Breaking up with the NFL: Taking a Knee
There have been several times when I have had to miss watching NFL football games. A few of these days were;1) The day I was born 2) The day my 3rd child was born 3) The day I was in Germany and realized the NY Giants were not going to be shown on any tv, anywhere in the country.
This year I will be missing several games, as a matter of fact, I will be missing the entire season. I love football, I wanted to be a quarterback when I was a little girl. One of my first jobs was as a secretary at the NFL’s NYC office, then years later another job gave me the opportunity to see some of the inner workings of the league. Football is a tough sport, sometimes brutal. The men that choose to be players are almost machine like and have wills of steel that push through some unimaginable pain and injuries. For decades, domestic abuse, drug use, depression, suicide, murder, murder attempts, rape, rape allegations, etc. have plagued the NFL. The league has done a poor job as a whole helping players and their families deal with the all of the things that I’ve just mentioned. There have been owners, managers, coaches and team members that have, in back offices and in the privacy of locker rooms and homes, have tried to help players who were violent, depressed, etc.. One thing that I’ve learned about the NFL is that there is a brotherhood of sorts that has a code of silence, denial and ignoring far too many issues for the sake of image and profit. I as a fan, have ignored some of these very same issues. When I worked at the ****** I had an opportunity to ask about some of the things that troubled me over the years. I learned that the NFL is now making an honest attempt at dealing with violence, depression, drug addiction and use in earnest (mostly behind closed doors with a few public sacrificial lambs) but, the one thing that the NFL has not and is not addressing is racism. While there are a few African Americans that are part of the NFL senior leadership, the lack of diversity in this organization is just a mirror image of diversity at most Fortune 500 and large non-profit organizations (you do know that the NFL is one of the nation’s largest non-profits, right?). Many of the owners, if not all of them were alive when it was legal to suppress and oppress Black Americans. Many of these same owners can recall the days when there were virtually no Black, Latino, Asian, Bi-Racial players on the field on any given Sunday. A submissive Black man or a violent one is acceptable, a familiar false narrative for some. A Black man or a bi-racial man that speaks up against the atrocities that have been put on, done to and used against Black Americans is somehow a threat and unpatriotic. Unpatriotic?? Isn’t it unpatriotic to rape a woman, murder in cold blood? Is it not unpatriotic to value the life of a dog over that of a wife who has been beaten bloody and whose children live in fear during the off-season? Why is the NFL so taken aback by a young talented man that has exercised his right as an American to highlight the injustices in our system? Why can players like Ray Lewis and Ben Rothenburg be given second chances or get the “boys will be boys” pass and then, be sought after to be the voices of reason? Much like the people that chose the criminal on the cross over Christ, far too many are choosing to walk past their own reflection in the mirror rather than to deal with America’s racist past and present as well as, their own fears of Black Americans demanding equity, equality and safety. Violence vs. taking a knee. This should be a no-brainer but, alas… humans are messy.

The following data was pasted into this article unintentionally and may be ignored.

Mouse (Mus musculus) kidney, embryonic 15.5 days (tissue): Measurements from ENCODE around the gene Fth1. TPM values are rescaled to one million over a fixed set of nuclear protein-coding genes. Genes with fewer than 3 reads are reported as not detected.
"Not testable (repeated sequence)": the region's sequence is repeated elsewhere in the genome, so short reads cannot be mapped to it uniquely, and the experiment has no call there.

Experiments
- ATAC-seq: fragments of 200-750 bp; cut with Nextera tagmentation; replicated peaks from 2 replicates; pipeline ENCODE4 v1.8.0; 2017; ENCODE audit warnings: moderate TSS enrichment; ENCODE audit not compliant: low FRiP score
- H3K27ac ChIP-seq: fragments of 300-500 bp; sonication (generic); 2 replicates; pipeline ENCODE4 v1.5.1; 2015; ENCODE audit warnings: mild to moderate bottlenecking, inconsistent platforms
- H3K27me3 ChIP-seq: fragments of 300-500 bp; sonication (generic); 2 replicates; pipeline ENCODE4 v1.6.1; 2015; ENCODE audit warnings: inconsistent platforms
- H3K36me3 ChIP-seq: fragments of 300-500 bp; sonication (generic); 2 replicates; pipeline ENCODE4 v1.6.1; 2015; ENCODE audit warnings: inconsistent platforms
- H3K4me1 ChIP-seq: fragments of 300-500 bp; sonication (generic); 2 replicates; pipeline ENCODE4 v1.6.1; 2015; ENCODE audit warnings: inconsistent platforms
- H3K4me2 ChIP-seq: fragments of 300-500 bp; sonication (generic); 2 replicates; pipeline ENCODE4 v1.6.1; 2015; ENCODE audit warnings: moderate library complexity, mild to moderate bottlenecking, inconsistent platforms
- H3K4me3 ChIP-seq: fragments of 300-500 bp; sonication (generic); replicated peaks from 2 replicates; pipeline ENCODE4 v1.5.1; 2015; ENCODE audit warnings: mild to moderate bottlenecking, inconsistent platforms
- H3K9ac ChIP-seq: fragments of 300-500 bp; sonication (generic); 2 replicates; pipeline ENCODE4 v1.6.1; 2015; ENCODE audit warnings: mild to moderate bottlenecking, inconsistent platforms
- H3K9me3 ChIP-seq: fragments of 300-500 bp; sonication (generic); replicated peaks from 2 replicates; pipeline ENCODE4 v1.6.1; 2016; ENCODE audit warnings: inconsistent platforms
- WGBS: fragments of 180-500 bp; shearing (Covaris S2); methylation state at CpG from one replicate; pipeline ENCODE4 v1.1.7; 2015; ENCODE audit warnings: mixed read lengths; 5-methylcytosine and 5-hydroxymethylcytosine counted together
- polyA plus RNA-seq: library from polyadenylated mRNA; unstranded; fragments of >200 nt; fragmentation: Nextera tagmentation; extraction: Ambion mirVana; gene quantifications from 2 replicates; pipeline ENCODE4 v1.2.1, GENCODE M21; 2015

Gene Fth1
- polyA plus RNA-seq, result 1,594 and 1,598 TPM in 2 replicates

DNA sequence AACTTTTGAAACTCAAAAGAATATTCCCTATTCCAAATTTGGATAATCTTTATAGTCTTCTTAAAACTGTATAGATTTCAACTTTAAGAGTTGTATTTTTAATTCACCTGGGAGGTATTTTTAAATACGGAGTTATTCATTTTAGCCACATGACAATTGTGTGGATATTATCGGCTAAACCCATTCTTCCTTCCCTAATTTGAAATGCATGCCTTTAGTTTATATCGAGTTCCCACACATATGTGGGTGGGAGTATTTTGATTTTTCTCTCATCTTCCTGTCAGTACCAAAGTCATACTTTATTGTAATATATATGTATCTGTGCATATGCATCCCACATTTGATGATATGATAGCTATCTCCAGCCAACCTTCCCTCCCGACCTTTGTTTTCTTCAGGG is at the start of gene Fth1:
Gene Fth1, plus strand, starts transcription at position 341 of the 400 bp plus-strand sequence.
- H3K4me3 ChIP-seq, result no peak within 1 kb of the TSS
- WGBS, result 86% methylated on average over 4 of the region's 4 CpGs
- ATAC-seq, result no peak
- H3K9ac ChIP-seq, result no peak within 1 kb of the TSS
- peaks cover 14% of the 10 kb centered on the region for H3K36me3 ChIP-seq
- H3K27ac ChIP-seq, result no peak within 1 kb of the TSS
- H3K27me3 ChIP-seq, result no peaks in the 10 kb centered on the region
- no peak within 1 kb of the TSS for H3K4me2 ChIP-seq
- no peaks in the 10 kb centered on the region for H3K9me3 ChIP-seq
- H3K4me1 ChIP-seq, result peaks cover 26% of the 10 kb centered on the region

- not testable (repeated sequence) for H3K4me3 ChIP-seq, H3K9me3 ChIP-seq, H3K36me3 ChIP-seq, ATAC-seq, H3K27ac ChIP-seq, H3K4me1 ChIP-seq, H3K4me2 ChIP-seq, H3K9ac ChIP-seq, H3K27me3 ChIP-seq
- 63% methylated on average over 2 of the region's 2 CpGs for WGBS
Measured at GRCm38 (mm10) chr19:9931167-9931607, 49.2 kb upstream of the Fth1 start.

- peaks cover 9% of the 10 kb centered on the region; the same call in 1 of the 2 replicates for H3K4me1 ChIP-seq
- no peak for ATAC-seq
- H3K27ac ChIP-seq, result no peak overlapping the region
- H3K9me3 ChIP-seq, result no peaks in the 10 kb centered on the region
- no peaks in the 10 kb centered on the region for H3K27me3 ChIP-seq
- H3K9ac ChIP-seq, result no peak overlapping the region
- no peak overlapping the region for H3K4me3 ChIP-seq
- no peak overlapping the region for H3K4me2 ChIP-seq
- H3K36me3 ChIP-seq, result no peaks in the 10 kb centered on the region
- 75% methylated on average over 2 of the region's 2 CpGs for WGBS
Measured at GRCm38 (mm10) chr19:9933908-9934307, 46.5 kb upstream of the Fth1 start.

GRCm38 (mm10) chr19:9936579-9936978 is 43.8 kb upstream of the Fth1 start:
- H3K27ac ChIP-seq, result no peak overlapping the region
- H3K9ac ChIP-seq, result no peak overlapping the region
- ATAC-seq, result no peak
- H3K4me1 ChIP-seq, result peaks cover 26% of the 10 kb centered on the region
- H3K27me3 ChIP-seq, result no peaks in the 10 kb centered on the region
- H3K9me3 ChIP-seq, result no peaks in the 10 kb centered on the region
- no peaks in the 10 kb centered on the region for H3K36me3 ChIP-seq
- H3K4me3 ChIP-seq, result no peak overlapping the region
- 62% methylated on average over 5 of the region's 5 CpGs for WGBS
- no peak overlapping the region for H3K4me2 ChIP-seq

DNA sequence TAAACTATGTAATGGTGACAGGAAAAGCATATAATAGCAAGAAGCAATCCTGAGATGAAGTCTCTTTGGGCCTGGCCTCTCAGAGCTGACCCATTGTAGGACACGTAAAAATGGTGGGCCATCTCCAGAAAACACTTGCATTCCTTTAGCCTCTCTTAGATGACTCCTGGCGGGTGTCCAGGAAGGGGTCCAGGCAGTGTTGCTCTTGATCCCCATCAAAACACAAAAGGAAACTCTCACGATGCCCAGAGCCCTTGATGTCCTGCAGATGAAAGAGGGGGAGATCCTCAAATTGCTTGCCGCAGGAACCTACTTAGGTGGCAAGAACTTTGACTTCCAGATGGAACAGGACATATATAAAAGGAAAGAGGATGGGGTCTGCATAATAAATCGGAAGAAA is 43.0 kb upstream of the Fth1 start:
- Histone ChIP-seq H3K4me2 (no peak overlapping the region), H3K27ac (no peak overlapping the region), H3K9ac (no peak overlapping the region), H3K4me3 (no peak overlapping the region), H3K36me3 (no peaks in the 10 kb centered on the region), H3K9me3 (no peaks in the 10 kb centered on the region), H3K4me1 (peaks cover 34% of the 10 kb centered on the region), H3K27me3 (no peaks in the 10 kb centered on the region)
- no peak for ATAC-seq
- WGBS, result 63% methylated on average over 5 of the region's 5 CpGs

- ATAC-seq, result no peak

I am going to sit out this upcoming NFL season and will be boycotting the sponsors all while holding onto the hope that the NY Giants can make it to the Super Bowl this year and win. AW/ALC 10/2017